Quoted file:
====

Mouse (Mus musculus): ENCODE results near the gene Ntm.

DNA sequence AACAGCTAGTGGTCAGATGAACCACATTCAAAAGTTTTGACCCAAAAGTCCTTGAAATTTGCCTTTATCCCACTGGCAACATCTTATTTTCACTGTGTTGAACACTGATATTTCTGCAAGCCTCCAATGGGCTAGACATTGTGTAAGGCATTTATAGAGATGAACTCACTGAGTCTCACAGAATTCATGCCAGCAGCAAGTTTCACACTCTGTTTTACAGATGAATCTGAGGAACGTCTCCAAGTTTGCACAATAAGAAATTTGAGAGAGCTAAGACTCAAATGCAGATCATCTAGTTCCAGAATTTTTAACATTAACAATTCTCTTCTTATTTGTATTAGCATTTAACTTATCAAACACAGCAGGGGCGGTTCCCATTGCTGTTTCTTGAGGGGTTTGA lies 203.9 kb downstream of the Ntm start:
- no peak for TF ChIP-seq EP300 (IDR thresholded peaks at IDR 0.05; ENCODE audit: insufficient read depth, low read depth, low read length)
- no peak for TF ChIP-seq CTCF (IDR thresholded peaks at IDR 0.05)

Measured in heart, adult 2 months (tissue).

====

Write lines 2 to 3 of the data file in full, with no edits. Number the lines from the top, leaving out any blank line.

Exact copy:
DNA sequence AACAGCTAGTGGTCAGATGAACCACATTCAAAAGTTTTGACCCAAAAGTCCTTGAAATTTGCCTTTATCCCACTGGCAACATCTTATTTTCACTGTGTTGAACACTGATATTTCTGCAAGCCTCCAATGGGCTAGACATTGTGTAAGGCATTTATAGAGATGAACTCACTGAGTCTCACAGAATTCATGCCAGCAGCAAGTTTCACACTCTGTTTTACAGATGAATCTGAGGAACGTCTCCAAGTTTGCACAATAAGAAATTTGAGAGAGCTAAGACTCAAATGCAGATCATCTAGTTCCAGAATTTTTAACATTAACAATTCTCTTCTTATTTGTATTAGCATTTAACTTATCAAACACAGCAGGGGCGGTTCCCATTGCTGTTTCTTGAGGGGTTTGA lies 203.9 kb downstream of the Ntm start:
- no peak for TF ChIP-seq EP300 (IDR thresholded peaks at IDR 0.05; ENCODE audit: insufficient read depth, low read depth, low read length)